Cabinet approves 6-month leeway on tourism, private airlines utility payments

Nehal Samir
5 Min Read

The Egyptian cabinet announced its approval on Wednesday of a six-month rescheduling and deferral plan on utility payments for tourist establishments and private airlines. The payments shall start from October.

The decision comes as part of the state’s efforts to contain the repercussions of the ongoing coronavirus (COVID-19) outbreak on the country’s tourism sector.

It carries on from a broader set of state measures to support the country’s much suffering tourism sector. Also part of the deferral plans is the postponement of real estate tax on tourism facilities for three months, which can be paid in instalments as well.

This comes in addition to the lifting of administrative reservations on all financiers who have payable tax, of which they can pay only 10% of their due tax.

Moreover, the Central Bank of Egypt (CBE) has launched EGP 50bn financing initiative to support local tourism. The loans, with a declining 8% interest, aim at replacement and renewal of hotels and tourist transport fleets.

As part of the initiative, banks can grant credit facilities with a maximum two-year repayment period, in addition to six-month grace starting from the grant date, during which banks can capitalise unpaid interests.

Decision to support tourism sector

To understand the recent decision and its impact on the tourism sector in the coming period, Daily News Egypt spoke to tourism stakeholders. All praised the decision, although some highlighted that the decision neglected tourism companies.

Hesham El Damery, former chairperson of the Egyptian Tourism Promotion, praised all state decisions supporting the tourism sector in the last period. He said the decisions revealed the political leadership’s awareness on the importance of the sector for the economy, as one of most important industries for attracting foreign currencies.

Tamer Nabil, Secretary General of the Investors Association in the Red Sea and member of the Egyptian Hotel Association (EHA), also praised state efforts to contain the negative impacts of the coronavirus on the tourism sector.

Both noted that Egypt is dealing exceptionally well with the ongoing coronavirus outbreak. They project that the above measures will translate into helping the tourism sector, whether investor or worker, come out of the crisis with minimal losses. They added that the decisions will also ensure workers do not lose their jobs and hotels can remain open.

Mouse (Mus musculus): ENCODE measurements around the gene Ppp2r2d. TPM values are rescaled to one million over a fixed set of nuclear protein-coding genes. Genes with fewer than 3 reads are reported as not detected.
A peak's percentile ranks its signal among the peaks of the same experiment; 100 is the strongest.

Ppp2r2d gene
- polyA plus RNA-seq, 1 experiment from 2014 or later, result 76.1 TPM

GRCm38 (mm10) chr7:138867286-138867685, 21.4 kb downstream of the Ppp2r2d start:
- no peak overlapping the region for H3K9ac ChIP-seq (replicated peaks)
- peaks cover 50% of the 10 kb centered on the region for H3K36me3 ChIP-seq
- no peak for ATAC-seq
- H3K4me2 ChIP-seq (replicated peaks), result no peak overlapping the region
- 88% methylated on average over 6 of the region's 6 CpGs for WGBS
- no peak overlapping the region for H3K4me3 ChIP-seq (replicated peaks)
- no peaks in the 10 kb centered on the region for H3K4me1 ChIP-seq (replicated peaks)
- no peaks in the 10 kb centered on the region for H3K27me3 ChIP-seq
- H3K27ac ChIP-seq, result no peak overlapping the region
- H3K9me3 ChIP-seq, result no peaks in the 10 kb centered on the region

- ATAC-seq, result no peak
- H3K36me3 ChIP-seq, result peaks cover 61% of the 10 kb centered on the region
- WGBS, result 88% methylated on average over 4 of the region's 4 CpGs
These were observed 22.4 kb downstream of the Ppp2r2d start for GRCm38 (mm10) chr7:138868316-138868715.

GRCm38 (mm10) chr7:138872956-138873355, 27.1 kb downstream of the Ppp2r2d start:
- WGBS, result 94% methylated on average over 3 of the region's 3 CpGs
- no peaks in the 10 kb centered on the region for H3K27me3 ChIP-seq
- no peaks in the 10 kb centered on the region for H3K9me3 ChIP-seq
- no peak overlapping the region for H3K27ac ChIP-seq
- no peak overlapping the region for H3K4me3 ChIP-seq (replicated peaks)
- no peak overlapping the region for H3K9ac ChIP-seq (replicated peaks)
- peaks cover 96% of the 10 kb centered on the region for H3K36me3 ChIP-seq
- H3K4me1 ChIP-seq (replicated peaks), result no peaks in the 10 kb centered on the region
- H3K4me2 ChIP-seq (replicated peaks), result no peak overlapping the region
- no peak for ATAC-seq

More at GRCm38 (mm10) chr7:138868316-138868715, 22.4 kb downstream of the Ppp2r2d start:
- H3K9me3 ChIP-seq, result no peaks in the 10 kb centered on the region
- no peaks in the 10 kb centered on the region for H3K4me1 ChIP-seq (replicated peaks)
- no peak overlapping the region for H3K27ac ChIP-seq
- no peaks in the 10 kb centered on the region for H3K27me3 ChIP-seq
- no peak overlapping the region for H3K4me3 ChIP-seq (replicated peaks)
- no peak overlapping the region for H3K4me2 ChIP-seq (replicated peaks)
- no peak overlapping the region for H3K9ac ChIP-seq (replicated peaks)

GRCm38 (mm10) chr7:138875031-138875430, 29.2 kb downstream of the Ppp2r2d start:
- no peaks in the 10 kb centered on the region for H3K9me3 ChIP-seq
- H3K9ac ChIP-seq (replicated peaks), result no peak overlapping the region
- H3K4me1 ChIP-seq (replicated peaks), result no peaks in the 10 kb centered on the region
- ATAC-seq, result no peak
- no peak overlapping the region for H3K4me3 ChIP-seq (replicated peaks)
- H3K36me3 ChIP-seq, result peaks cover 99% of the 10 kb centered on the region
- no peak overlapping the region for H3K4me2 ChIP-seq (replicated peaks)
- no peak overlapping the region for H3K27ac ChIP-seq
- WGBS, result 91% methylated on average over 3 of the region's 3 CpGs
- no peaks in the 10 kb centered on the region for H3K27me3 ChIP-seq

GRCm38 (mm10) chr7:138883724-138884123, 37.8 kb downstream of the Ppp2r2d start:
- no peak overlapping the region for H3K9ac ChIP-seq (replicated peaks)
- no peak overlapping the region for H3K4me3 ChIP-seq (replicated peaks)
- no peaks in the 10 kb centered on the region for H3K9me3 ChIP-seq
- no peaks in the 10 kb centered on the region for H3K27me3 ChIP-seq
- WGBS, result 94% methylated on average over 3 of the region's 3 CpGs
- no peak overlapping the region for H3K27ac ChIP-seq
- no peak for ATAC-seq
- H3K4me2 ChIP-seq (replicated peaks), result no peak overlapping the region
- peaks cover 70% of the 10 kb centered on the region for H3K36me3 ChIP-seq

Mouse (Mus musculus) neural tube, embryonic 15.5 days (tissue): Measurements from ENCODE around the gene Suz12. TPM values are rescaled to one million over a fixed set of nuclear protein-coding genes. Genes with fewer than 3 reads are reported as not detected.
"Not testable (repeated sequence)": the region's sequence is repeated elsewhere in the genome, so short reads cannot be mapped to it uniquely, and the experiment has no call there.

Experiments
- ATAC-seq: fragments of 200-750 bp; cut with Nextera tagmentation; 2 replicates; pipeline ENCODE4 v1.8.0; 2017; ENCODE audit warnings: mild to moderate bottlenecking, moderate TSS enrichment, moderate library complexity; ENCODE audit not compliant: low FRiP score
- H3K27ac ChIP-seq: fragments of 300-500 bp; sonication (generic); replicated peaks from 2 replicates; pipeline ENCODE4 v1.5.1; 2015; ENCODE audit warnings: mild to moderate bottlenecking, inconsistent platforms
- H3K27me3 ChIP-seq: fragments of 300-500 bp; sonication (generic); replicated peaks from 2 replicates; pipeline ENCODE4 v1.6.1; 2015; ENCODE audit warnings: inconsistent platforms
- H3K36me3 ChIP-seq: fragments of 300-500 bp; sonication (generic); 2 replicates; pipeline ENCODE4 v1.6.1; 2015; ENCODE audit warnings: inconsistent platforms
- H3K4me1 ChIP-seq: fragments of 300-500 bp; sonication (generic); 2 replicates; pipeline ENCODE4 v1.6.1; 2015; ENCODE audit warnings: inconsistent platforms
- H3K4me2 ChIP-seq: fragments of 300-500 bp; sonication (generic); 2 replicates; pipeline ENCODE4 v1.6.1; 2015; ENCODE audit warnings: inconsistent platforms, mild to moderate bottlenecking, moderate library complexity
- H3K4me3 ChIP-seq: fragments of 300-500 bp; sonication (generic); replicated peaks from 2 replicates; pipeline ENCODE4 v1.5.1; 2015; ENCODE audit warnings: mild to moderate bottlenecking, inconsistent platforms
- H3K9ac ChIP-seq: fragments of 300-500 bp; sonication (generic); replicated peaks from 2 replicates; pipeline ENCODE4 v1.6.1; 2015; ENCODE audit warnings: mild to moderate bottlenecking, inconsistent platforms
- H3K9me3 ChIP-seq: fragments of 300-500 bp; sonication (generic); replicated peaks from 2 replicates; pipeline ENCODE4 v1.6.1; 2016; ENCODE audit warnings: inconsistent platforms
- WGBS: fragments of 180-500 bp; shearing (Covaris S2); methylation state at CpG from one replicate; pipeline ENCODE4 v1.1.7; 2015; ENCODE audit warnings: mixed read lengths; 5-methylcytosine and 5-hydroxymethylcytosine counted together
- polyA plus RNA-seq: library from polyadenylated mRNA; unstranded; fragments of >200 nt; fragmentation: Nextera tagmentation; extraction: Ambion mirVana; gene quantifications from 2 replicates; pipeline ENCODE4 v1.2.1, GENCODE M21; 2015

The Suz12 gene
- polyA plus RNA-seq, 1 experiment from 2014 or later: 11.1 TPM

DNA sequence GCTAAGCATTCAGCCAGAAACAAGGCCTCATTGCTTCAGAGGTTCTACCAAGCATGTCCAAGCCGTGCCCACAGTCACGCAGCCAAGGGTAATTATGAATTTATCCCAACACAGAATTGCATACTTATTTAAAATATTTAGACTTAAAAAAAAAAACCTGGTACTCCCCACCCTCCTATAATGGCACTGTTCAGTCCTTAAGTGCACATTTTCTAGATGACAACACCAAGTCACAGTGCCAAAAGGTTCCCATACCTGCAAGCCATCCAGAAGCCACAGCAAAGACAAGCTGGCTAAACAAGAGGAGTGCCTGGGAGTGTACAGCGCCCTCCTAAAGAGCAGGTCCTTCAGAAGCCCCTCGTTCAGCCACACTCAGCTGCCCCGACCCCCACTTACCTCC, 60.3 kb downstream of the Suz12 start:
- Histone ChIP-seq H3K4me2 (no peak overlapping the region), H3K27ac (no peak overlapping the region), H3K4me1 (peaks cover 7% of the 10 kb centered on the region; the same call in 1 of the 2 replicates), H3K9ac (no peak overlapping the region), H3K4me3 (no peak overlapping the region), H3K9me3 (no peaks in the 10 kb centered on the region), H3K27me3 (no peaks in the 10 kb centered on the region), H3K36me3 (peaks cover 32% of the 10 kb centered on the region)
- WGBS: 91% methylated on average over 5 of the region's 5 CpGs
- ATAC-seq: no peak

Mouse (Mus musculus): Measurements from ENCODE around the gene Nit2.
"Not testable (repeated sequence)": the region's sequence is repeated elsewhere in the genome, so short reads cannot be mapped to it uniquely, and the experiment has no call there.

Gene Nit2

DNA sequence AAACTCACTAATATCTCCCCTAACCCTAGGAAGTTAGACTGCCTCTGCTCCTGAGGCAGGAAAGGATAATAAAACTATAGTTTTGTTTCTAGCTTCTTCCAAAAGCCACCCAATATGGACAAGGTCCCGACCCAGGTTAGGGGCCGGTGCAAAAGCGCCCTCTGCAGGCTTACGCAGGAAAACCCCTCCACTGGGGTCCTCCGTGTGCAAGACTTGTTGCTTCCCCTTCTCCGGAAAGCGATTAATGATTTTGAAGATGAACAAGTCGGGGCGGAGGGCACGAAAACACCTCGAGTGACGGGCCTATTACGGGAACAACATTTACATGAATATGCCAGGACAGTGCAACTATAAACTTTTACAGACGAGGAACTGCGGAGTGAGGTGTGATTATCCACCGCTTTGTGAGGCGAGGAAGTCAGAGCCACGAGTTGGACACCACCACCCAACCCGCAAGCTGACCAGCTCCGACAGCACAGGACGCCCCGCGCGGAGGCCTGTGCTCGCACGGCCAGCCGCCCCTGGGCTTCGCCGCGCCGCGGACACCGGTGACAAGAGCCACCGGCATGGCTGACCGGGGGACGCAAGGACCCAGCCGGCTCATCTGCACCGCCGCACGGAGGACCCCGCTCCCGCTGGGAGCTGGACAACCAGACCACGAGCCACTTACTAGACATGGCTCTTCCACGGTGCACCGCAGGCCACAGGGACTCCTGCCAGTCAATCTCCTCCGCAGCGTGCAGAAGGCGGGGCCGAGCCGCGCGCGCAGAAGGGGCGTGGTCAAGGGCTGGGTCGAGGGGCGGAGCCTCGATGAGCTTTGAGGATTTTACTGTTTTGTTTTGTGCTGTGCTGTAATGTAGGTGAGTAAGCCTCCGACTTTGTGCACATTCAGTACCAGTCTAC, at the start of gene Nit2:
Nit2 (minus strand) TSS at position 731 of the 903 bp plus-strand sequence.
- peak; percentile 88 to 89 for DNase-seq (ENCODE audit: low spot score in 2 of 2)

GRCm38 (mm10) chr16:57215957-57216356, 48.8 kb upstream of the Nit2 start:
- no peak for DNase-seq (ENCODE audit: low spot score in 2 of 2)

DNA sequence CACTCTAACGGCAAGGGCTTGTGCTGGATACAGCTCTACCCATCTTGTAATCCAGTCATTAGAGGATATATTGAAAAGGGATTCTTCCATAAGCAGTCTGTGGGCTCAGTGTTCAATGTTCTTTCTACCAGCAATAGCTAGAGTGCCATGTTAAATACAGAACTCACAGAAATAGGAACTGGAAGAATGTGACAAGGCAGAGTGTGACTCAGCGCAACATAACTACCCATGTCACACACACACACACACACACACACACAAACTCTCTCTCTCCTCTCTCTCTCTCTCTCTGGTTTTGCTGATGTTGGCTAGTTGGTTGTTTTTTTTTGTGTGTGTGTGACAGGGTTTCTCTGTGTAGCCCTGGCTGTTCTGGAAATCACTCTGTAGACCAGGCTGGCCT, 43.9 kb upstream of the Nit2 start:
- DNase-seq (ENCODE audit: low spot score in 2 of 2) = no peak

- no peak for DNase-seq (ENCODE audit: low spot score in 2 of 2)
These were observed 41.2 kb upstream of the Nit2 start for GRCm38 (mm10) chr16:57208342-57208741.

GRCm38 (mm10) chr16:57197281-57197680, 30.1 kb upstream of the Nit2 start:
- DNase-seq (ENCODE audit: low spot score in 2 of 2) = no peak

Not all will win

Elhamy El-Zayat, former head of Egypt’s Federation of Tourism Chambers, told Daily News Egypt that the new decision will only postpone the collapse of airlines companies and hotels.

“My question now is, where are the tourism companies’ and the floating hotels’ support in this decision?” he said.

He noted that whilst the decisions do have their merits, not all the tourism sector will receive those benefits.

Yasser Sultan, partner director of Egyptian Valley, also praised the decisions, highlighting the benefits they would have for hotel owners. The decisions, he added, however neglect small- and micro-size enterprises that currently represent 60%-70% of the total 2,500 tourism businesses.

Tourism companies do not need rescheduling

Nabil said that tourism companies are not in need of any further decisions for financial support given that they already pay a very small amount of money in utility consumption. This is especially in comparison with hotel and airline companies, who face much larger problems.

However, Sultan said, “We were awaiting more support from the government for these companies, as they will face a liquidity problem, so I am suggesting that the government directs not only the emergency fund but all funds affiliated to the Tourism Ministry and its affiliated chambers to  allocate money to support the tourism sector.”

He added that, this year, 1,840 companies have worked towards organising the Hajj (Islamic pilgrimage) before its cancellation, paying a lot of dues. As a result, they need to recoup these losses, with this financial liquidity enabling them to withstand this crisis.

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